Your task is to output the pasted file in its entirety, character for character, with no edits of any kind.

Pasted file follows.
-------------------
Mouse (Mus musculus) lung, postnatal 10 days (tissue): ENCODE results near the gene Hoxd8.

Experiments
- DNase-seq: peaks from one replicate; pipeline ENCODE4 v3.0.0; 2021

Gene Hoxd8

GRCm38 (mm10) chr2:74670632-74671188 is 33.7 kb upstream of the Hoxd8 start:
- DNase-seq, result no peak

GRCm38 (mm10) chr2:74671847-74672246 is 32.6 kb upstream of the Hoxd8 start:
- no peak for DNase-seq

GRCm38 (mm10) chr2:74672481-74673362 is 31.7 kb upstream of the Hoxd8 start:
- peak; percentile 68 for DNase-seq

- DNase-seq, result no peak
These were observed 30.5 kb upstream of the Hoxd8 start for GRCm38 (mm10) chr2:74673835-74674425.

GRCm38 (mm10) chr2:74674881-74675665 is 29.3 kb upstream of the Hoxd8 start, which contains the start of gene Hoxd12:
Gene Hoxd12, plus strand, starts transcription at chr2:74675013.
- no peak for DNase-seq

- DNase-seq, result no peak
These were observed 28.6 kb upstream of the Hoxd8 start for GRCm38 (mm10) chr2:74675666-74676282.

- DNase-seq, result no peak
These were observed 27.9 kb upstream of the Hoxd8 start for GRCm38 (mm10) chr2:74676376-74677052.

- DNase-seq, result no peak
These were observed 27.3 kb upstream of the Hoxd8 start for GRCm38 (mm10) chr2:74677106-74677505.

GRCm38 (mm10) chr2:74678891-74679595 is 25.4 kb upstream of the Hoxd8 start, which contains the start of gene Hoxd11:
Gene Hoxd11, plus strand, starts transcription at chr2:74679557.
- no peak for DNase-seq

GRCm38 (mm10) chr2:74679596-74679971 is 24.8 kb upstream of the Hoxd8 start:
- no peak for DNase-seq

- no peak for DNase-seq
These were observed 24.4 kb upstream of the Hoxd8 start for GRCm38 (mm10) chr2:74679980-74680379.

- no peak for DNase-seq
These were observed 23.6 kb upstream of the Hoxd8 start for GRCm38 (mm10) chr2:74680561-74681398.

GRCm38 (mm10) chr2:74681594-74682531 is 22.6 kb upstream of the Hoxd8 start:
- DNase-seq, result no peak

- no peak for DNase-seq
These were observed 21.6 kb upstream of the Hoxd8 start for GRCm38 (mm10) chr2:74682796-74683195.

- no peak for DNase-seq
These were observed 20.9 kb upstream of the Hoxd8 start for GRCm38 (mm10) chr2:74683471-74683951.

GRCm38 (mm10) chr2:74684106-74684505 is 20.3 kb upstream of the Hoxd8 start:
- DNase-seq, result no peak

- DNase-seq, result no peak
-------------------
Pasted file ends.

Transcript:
Mouse (Mus musculus) lung, postnatal 10 days (tissue): ENCODE results near the gene Hoxd8.

Experiments
- DNase-seq: peaks from one replicate; pipeline ENCODE4 v3.0.0; 2021

Gene Hoxd8

GRCm38 (mm10) chr2:74670632-74671188 is 33.7 kb upstream of the Hoxd8 start:
- DNase-seq, result no peak

GRCm38 (mm10) chr2:74671847-74672246 is 32.6 kb upstream of the Hoxd8 start:
- no peak for DNase-seq

GRCm38 (mm10) chr2:74672481-74673362 is 31.7 kb upstream of the Hoxd8 start:
- peak; percentile 68 for DNase-seq

- DNase-seq, result no peak
These were observed 30.5 kb upstream of the Hoxd8 start for GRCm38 (mm10) chr2:74673835-74674425.

GRCm38 (mm10) chr2:74674881-74675665 is 29.3 kb upstream of the Hoxd8 start, which contains the start of gene Hoxd12:
Gene Hoxd12, plus strand, starts transcription at chr2:74675013.
- no peak for DNase-seq

- DNase-seq, result no peak
These were observed 28.6 kb upstream of the Hoxd8 start for GRCm38 (mm10) chr2:74675666-74676282.

- DNase-seq, result no peak
These were observed 27.9 kb upstream of the Hoxd8 start for GRCm38 (mm10) chr2:74676376-74677052.

- DNase-seq, result no peak
These were observed 27.3 kb upstream of the Hoxd8 start for GRCm38 (mm10) chr2:74677106-74677505.

GRCm38 (mm10) chr2:74678891-74679595 is 25.4 kb upstream of the Hoxd8 start, which contains the start of gene Hoxd11:
Gene Hoxd11, plus strand, starts transcription at chr2:74679557.
- no peak for DNase-seq

GRCm38 (mm10) chr2:74679596-74679971 is 24.8 kb upstream of the Hoxd8 start:
- no peak for DNase-seq

- no peak for DNase-seq
These were observed 24.4 kb upstream of the Hoxd8 start for GRCm38 (mm10) chr2:74679980-74680379.

- no peak for DNase-seq
These were observed 23.6 kb upstream of the Hoxd8 start for GRCm38 (mm10) chr2:74680561-74681398.

GRCm38 (mm10) chr2:74681594-74682531 is 22.6 kb upstream of the Hoxd8 start:
- DNase-seq, result no peak

- no peak for DNase-seq
These were observed 21.6 kb upstream of the Hoxd8 start for GRCm38 (mm10) chr2:74682796-74683195.

- no peak for DNase-seq
These were observed 20.9 kb upstream of the Hoxd8 start for GRCm38 (mm10) chr2:74683471-74683951.

GRCm38 (mm10) chr2:74684106-74684505 is 20.3 kb upstream of the Hoxd8 start:
- DNase-seq, result no peak

- DNase-seq, result no peak